“Shit in = Shit out,” the first law of numerical simulation
In meteorological weather prediction, every student of computational fluid dynamics (CFD) knows that one cannot obtain any relevant levels of accuracy without accurate boundary conditions and initial conditions (input data), which equates to accurate, surface, near surface and upper air meteorological data.
Above every square meter of ground there is over 7000 kg of air in the Troposphere alone. Troposphere is where weather happens. It also contains 99% of all atmospheric water vapor. It also contains most of the mass and energy of the whole atmosphere. 
The acceptable magnitude of error
The amount of energy trapped in the Troposphere is striking. On a 37°C summer day with 95% RH humidity just one kilogram of air contains about 137 kJ of energy. A +3°C error in air temperature reading due to inadequate solar shielding  will erroneously increase this figure a whopping 16% to about 159 kJ/kg. A large 5% RH humidity deviation will only cause one fourth the error. Applying even a fraction of this error to boundary conditions of a CFD weather model of the local troposphere will lead to uncorrectable errors in numerical simulation and erroneous results and forecasts.
Having worked on wing design for a company which arguably makes the most efficient airplanes in the world, I had a first-hand look at complexity of numerical fluid simulations and their susceptibility to error. Results from numerical weather prediction models require validation. Just like airplane companies and even Formula 1 use wind tunnels to validate their CFD simulations, meteorologists validate with surface, near surface and upper air meteorological data. Yet there is one big difference. The meteorological weather prediction models have much more complex inputs and boundary conditions, thus more chance for error. Unfortunately, false validation seems to be a trend as many meteorologists are love to claim high weather forecast accuracies. I think we all intuitively realize the reality in weather critical situations is quite different.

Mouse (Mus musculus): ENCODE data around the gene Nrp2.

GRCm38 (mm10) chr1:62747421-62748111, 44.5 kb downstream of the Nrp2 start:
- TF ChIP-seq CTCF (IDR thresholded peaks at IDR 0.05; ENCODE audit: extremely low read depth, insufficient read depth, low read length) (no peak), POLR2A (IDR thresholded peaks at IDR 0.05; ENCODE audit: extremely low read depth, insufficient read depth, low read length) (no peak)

Want to know more?
Read more why "Garbage in = Garbage out" is the most important sentence a modern CEO needs to hear and about the cloud of difference data quality will make for your next "Big-Data" cloud platform in the 2019 Varysian Guide to be distributed at the Meteorological Technology World Expo 2019 in Geneva.
 "Troposphere". Concise Encyclopedia of Science & Technology. McGraw-Hill. 1984.
 METEOMET: An experimental method for evaluation of the snow albedo effect on near surface air temperature measurements, by Chiara Musacchio Graziano Coppa Andrea Merlone
About the author
Jan Barani is the inventor of the helical MeteoShield Professional and the CTO of BARANI DESIGN Technologies which brought to the professional meteorological world the 1st micro-weather station, called the MeteoHelix IoT Pro, to be able to meet WMO guidelines for precision meteorological measurement in all weather conditions and all climates.